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Panel: NOAA bowed to political pressure in Dorian dispute
Technology
Published in 17-6-2020
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National Oceanic and Atmospheric Administration leaders violated the agency’s scientific integrity when they chastised a local weather office that had contradicted President Trump’s inaccurate comments about Hurricane Dorian, an outside panel found.

NOAA’s acting chief, Neil Jacobs, and its then-communications director, Julie Kay Roberts, twice breached the agency’s rules designed to protect scientists and their work from political interference, the National Academy of Public Administration concluded. Jacobs and Roberts released a statement that “did not follow NOAA’s normal process and appear to be the result of strong external pressure,” the group wrote in the 144-page report released late Monday.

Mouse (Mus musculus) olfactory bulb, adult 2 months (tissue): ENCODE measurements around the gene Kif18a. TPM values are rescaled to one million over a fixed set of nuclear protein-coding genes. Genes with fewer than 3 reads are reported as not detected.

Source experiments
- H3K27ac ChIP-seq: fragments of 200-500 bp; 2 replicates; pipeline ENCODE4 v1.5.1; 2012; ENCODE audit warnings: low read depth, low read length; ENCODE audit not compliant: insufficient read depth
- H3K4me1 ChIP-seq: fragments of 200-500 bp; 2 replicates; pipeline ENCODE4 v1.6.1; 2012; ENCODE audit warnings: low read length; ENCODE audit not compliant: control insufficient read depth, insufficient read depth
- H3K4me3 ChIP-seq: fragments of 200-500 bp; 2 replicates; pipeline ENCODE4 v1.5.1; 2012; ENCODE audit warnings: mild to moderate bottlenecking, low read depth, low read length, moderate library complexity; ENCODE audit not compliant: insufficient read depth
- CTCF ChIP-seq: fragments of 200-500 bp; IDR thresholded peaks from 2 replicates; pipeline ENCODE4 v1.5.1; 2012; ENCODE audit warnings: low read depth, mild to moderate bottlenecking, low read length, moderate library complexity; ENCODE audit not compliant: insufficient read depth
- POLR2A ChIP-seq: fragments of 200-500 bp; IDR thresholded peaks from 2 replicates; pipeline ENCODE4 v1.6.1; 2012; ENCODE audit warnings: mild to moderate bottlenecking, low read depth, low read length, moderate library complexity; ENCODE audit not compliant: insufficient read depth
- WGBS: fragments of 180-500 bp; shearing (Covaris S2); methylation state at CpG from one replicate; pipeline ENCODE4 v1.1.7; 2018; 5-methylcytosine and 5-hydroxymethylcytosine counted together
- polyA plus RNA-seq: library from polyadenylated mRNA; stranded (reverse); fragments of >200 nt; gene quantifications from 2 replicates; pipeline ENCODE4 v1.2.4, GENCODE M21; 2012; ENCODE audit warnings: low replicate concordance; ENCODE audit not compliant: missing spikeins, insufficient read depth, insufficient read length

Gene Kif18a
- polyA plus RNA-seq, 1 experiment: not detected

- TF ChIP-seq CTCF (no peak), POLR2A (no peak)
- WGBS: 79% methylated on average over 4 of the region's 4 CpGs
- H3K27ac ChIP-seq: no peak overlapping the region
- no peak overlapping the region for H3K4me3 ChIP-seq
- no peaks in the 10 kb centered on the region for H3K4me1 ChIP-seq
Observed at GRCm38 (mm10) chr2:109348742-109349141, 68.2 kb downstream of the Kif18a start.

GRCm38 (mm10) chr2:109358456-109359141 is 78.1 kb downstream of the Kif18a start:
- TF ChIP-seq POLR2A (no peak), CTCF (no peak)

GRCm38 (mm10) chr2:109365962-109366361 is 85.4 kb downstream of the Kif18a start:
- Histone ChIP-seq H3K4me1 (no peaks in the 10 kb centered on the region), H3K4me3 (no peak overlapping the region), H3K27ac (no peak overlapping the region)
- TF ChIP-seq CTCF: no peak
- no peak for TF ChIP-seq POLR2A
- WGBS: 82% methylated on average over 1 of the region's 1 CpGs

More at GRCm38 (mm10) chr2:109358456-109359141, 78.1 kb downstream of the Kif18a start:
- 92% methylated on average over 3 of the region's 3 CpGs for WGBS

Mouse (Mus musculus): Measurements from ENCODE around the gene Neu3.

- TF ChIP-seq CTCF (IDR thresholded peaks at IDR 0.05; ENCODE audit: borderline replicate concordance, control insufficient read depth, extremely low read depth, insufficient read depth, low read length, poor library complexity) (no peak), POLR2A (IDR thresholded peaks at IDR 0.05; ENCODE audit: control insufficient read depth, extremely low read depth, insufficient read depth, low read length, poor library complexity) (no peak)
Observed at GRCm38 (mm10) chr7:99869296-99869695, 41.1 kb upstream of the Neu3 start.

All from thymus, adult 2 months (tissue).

NOAA’s science department had asked the public administration group to look into several complaints, including from its chief scientist and past administrator, after Hurricane Dorian threatened the East Coast in September.

As the storm approached the U.S., Trump tweeted that Alabama, along with the Carolinas and Georgia “will most likely be hit (much) harder than anticipated,” even though the National Hurricane Center had pretty much said Dorian would not hit Alabama. He later defended his statements with a crude Sharpie-drawn addition to a forecast map.

Twenty minutes after Trump's tweet, meteorologists in the National Weather Service’s Birmingham office tweeted “Alabama will NOT see any impacts" from the storm.

After a phone call to Jacobs from his boss, Commerce Secretary Wilbur Ross, and other conversations with Commerce Department political appointees, NOAA put out the statement chastising the Birmingham weather office tweet. The statement said the Alabama office “spoke in absolute terms that were inconsistent with probabilities from the best forecast products available at the time.”

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Reference: www.chron.com